As of January 2010, R-22 refrigerant, a HCFC (hydrochlorofluorocarbon), will no longer be manufactured. This refrigerant has been the refrigerant of choice for residential heat pump and air conditioning systems for over four decades. The Title VI of the Clean Air Act implemented by the EPA has established a schedule to phaseout HCFCs, including R-22, which contain ozone-destroying chlorine. Manufacturers of residential air conditioning systems have started offering equipment that uses ozone-friendly refrigerants. This transition will cause changes that homeowners should be aware of. It will affect future availability, provide new replacement refrigerants, and cause price increases for R-22. Additionally, this transition will affect homeowners’ decisions when they have repairs done on existing equipment and when they are thinking of purchasing new air conditioning systems or heat pumps.
The Clean Air Act does not “allow any refrigerant to be vented into the atmosphere during installation, service or retirement of equipment”. This means that R-22 must be “recovered and recycled (for reuse in the same system), reclaimed (repossessed to the same purity levels as new R-22), or destroyed.” After 2020, the servicing of R-22-based systems will rely on recycled refrigerants. According to the EPA, this reclamation and recycling should ensure that existing supplies of R-22 will last longer and be available to service a greater number of systems.
Existing units using R-22 can continue to be serviced with R-22. There is no EPA requirement to change or convert R-22 units for use with the new non-zone-depleting refrigerants. In order to change a system over to 410A it would need to change the condenser (outdoor unit), the evaporator coil and the refrigerant copper line set in most cases. Service technicians who repair leaks to the system will be able to continue to charge R-22 into the system as part of the repair so that this conversion would be unnecessary.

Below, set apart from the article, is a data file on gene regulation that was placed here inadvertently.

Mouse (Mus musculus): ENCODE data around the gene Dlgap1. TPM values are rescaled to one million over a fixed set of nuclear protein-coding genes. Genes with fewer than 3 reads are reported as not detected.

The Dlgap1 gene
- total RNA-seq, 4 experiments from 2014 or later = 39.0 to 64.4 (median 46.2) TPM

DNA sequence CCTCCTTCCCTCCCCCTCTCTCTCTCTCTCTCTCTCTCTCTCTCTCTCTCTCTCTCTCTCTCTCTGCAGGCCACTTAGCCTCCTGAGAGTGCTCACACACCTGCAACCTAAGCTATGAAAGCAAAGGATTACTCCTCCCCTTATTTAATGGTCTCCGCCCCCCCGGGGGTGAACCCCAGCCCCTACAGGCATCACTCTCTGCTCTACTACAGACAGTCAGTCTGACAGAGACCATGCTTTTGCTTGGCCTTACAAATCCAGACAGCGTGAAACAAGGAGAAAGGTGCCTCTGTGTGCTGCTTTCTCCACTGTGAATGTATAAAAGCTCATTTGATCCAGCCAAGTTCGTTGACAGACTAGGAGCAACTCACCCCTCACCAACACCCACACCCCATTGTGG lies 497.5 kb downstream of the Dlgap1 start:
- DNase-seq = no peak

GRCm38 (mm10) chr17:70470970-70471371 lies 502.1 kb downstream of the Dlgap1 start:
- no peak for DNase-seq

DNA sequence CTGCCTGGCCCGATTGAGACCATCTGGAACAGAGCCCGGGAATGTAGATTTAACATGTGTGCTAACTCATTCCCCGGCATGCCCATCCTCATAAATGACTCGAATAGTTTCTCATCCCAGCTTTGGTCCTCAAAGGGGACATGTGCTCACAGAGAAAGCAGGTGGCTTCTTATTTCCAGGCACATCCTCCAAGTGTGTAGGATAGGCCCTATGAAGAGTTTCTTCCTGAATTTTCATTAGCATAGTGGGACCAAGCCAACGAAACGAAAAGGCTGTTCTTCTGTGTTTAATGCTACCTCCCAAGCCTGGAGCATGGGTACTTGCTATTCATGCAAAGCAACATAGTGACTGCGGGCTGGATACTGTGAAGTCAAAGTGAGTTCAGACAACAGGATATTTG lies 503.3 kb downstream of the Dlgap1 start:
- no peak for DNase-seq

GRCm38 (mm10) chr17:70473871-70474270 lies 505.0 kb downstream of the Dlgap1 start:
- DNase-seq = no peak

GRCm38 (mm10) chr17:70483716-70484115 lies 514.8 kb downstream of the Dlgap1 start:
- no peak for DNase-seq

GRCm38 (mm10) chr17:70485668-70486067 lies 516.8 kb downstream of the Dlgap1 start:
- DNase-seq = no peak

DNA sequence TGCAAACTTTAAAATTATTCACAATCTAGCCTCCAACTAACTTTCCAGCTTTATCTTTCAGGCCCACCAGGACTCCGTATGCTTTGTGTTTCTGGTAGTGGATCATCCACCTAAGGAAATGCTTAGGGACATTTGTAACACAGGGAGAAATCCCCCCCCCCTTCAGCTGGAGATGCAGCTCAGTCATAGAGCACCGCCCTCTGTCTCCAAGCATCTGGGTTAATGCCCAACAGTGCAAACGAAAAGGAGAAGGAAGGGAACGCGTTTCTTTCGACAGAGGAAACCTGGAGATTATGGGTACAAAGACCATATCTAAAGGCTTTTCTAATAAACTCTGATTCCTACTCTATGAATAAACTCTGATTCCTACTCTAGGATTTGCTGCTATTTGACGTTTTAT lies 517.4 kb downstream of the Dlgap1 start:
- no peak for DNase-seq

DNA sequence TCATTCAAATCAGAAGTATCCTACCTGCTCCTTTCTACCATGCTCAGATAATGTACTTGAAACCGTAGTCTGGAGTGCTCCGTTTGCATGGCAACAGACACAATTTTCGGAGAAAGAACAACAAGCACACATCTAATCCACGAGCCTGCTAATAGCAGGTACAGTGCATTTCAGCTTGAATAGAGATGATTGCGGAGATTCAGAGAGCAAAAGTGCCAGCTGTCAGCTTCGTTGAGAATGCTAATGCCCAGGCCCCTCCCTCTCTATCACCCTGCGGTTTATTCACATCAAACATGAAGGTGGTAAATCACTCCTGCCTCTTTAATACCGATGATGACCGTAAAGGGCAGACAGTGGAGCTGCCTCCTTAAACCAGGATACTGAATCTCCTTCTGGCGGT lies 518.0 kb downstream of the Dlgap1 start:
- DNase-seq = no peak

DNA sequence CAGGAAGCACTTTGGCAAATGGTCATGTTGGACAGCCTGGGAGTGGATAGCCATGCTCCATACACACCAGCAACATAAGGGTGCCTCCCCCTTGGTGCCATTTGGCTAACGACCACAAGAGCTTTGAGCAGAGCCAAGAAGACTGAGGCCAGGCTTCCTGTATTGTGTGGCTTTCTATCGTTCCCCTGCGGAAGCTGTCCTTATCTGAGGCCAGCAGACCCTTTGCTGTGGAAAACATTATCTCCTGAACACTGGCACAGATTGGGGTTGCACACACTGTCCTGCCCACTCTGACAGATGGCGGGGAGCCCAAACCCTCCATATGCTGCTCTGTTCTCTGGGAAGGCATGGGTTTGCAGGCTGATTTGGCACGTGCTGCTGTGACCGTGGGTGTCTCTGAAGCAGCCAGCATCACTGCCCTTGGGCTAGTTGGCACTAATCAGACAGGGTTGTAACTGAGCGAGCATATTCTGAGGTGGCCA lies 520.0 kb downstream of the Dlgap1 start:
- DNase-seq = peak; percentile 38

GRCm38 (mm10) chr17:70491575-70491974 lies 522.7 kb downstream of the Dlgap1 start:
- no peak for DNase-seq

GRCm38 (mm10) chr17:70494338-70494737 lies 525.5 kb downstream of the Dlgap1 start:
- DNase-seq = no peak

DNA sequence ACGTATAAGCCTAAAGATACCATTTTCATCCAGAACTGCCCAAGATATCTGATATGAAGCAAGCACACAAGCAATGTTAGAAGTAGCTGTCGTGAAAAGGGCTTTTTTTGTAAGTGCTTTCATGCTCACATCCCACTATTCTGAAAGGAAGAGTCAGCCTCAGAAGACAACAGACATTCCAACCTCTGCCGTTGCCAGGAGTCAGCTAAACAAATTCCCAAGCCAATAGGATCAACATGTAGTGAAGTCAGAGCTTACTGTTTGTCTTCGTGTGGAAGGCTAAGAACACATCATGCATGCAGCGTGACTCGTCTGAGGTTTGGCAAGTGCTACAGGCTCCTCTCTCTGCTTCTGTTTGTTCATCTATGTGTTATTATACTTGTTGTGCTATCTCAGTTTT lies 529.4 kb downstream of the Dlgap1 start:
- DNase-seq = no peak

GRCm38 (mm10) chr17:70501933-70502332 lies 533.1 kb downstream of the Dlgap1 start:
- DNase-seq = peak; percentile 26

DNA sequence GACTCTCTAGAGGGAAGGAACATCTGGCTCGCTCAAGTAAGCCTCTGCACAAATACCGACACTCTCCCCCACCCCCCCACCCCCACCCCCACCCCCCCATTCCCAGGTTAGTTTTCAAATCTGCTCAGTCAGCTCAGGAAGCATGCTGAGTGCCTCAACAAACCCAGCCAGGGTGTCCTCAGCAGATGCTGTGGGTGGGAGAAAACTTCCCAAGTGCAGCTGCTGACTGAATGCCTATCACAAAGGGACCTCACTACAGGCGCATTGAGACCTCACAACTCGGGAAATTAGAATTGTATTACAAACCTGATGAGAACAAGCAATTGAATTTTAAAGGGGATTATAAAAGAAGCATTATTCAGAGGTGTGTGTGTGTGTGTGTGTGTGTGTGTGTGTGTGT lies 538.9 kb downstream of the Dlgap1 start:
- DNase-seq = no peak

As R-22 is gradually phased out, non-ozone-depleting alternative refrigerants are being introduced to the HVAC industry. One of these substitutes is R-410A. This is manufactured and sold under various trade names, including GENETRON, AZ-20 ®, SUVA 410A ®, and Puron ®.
Another thing to be aware of is the possible price increases of R-22. The price is expected to go up as the supply of dwindles over the next 20 – 30 years. The EPA, however, believes that consumers are not likely to be subjected to major price increases due to the lengthy phaseout period.
The average life expectancy of an air conditioning unit or heat pump is around 15 years. What this means to homeowners, for example, is if you had installed a new R-22 air conditioning system in the year 2002, you will be able to get refrigerant for your system at least until the year 2020 when it will no longer be manufacturered. Chances are, within that much time you will need a new system, so you shouldn’t base a purchase on freon alone.
The new systems will incorporate compressors and other components specifically designed for use with specific replacement refrigerants. This significant change in both the product and production processes will require new testing and training. Consumers should be aware that dealers of systems that use substitute refrigerants should be schooled in installation and service techniques required for use of that substitute refrigerant.
Homeowners that have older equipment and decide to replace their old system should strongly consider purchasing high-energy efficient systems. Energy-efficient systems will result in costs savings. Today’s energy efficient air conditioners use much less energy to produce that same amount of cooling. According to the EPA, Energy Star ® labeled products can save homeowners 10 – 40% on their heating and cooling bills every year.
This is a change that benefits everyone, including our planet. Homeowners just need to understand how it will affect them and to be prepared. You can go to www.energystar.gov for more information on energy efficient systems.